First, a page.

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Posted in Books, Living by Rrishi on 14 May 2009

Fighting film piracy, with studies and statistics

Treverton et al, Film Piracy...Film Piracy, Organized Crime, and Terrorism
Gregory F Treverton, Carl Matthies, Karla J Cunningham, Jeremiah Goulka, Greg Ridgeway, Anny Wong
RAND Corporation
xviii + 162

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Entertainment media companies should have put a stop to hardware development 30 years ago, once they had the LP and videocassette. It’s too late now — CDs, DVDs, mp3s, memory sticks, Blu-ray, broadband and file-sharing have totally democratised data dispersal. Content has escaped the container, once and for all.

But content is all these companies have to sell. So they have done their best to protect it, to stuff the genie back in the IPR bottle, by raising legal barriers against unlicensed transmission — clearly an instance of law opposed to nature. It’s in the nature of consumers and technology to choose the easiest and cheapest way.

The Motion Picture Association of America (MPAA) has been at the forefront of the fight to contain piracy — a fight not for the minds of consumers (that territory was ceded far too early) but for the ear of government, in an effort to get the state’s long arm to do what corporations and industry associations could not.

This study is one salvo in that global battle for the attention of lawmakers. Commissioned and paid for by the MPAA, it was conducted by the RAND Corporation, a California-based non-profit think tank. (RAND is also known for its security and military studies for the Pentagon.) The title, admirably, says it all: the book is indeed about film piracy, organised crime and terrorism; and its strengths and weaknesses are implicit in that title.

The authors open with a summary of their method and argument, go on to define their terms, including the three in the title, then explain why counterfeiting in general and film piracy in particular happen, then review examples from around the world (but not India) of criminal organisations which also pirate films, then briefly describe examples where there are known links between terrorists and film pirates (Dawood Ibrahim figures here; the full case studies are on a CD sold with the book), wind down with a look at the “protected spaces” in which criminals and pirates flourish because of government connivance or helplessness, and conclude with an agenda for strict international enforcement.

Such transparent design, and the pleasing clarity with which the book is presented, make some of its flaws obvious. In the first few lines is an admission that the premise of the study is limited: “Although there is less evidence of involvement by terrorists, piracy is high in payoff and low in risk for both groups [the other is criminal organisations], often taking place under the radar of law enforcement.” Which suggests that if law enforcement really wants to track criminal activity, perhaps all the way back to terrorists, it had better start with something like the illegal guns trade or drugs, rather than DVD pirates.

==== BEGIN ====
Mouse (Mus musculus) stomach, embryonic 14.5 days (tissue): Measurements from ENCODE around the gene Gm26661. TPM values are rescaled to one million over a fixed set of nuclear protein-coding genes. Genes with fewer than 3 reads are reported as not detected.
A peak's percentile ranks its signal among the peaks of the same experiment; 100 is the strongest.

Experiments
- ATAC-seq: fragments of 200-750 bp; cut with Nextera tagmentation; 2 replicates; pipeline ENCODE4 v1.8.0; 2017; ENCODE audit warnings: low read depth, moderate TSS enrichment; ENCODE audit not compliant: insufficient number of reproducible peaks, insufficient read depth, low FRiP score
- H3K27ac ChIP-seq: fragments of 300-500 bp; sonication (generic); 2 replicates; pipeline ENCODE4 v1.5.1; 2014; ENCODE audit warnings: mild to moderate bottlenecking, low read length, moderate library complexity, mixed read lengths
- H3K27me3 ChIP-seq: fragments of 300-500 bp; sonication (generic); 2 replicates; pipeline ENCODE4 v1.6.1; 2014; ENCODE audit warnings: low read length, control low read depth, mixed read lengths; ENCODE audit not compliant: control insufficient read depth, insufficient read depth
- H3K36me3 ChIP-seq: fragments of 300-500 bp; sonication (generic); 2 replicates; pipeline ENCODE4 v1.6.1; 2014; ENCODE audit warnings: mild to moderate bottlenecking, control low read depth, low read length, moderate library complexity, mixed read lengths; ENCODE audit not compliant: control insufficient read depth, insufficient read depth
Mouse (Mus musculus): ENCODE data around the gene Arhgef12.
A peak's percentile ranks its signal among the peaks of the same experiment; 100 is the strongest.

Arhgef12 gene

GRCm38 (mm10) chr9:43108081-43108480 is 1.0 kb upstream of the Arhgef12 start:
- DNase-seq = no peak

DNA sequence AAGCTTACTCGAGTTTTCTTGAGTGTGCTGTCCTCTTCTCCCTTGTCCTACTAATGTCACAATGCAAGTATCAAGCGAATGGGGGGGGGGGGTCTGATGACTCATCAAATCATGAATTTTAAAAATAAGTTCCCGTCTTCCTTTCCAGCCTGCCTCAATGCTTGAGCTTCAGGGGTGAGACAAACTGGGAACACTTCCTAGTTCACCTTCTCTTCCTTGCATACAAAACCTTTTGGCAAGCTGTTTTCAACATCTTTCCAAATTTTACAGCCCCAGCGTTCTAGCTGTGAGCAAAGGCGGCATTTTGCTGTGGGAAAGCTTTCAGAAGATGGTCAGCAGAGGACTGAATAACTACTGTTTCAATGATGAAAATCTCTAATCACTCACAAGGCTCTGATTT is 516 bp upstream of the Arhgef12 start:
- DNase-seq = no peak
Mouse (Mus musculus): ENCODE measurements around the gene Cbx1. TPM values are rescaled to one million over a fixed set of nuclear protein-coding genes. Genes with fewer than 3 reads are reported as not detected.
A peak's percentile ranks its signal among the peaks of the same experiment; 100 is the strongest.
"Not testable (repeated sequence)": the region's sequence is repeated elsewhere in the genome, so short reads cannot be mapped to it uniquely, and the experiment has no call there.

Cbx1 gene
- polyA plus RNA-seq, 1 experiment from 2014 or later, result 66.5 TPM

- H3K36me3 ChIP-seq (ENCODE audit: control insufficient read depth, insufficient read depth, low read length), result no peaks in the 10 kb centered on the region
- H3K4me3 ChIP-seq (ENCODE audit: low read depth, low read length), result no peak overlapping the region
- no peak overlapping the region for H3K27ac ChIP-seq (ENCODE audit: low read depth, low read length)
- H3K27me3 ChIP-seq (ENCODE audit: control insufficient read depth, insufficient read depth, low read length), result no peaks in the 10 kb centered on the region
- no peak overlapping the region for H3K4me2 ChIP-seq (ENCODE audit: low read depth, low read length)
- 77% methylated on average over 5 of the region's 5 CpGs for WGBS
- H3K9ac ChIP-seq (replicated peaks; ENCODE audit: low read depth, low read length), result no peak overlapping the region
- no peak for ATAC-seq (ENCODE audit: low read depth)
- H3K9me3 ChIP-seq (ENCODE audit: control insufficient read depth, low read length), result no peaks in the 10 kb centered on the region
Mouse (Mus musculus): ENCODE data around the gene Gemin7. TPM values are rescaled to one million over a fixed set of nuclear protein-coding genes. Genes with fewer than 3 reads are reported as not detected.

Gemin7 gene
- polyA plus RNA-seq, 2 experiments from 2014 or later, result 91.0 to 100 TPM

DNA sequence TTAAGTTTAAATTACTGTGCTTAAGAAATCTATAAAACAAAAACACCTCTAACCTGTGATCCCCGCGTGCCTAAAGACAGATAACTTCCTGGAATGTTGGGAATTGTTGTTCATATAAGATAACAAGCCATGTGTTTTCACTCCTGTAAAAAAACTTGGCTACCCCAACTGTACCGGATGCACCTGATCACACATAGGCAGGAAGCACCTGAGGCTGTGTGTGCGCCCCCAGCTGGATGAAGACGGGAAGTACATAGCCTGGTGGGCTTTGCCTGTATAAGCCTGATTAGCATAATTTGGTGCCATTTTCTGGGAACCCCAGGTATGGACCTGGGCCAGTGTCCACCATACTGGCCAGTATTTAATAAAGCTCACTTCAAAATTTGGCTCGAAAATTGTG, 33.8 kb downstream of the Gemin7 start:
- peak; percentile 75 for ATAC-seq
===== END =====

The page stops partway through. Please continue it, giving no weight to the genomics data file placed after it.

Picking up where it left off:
Then there is the issue of definitions. For one, counterfeiting is not the same as piracy. Counterfeiting includes the mass faking of all sorts of consumer goods, including clothes, electronics, handbags, medicines, etc. Strictly speaking, piracy is the theft of intellectual property — music, films, TV shows, software, video games — either by downloading or by making illegal hard copies. But in this book the terms are used interchangeably, the effect of which is to hugely, and misleadingly, enhance the scope of film piracy.

Second, the authors speak of organised crime and terrorists as belonging at opposite ends of the same continuum, where the connecting factor is money. Surely they are not wrong, at least in the case of the longer-running militant/terrorist movements (more definition creep) — but even if film piracy is low-risk and lucrative, it forms only a small part of the activities and income of such organisations.

The most convincing (and interesting) case study is that of the ungovernable Tri-Border Area (TBA) at the riverine junction of Paraguay, Brazil and Argentina. From the Paraguayan city of Ciudad del Este in the TBA, which has “one of the world’s largest black markets”, an immigrant businessman named Assad Ahmad Barakat was found to have funnelled millions of dollars earned from DVD piracy to Hezbollah.

Around the time this book became available, Ron Somers of the US-India Business Council (USIBC) was telling local papers that India’s entertainment and media industry loses 820,000 jobs and $4 billion annually to piracy. These figures, improbable as they are, went unquestioned. It turns out they come from an Ernst & Young study paid for by USIBC under its Hollywood-Bollywood Initiative. Looking at the original E&Y study, it’s clear that the figures rest on a very wobbly pile of assumptions. Yet the figures are retailed without disclaimer. There’s much more in this “funny figures” vein, worldwide.

Those figures, and this book, are part of the media companies’ sustained scare campaign against IPR loss. Good luck to them, but it has to be said: unless they win over their consumers first, they can’t win this war.

(Here’s RAND’s page for this report.)

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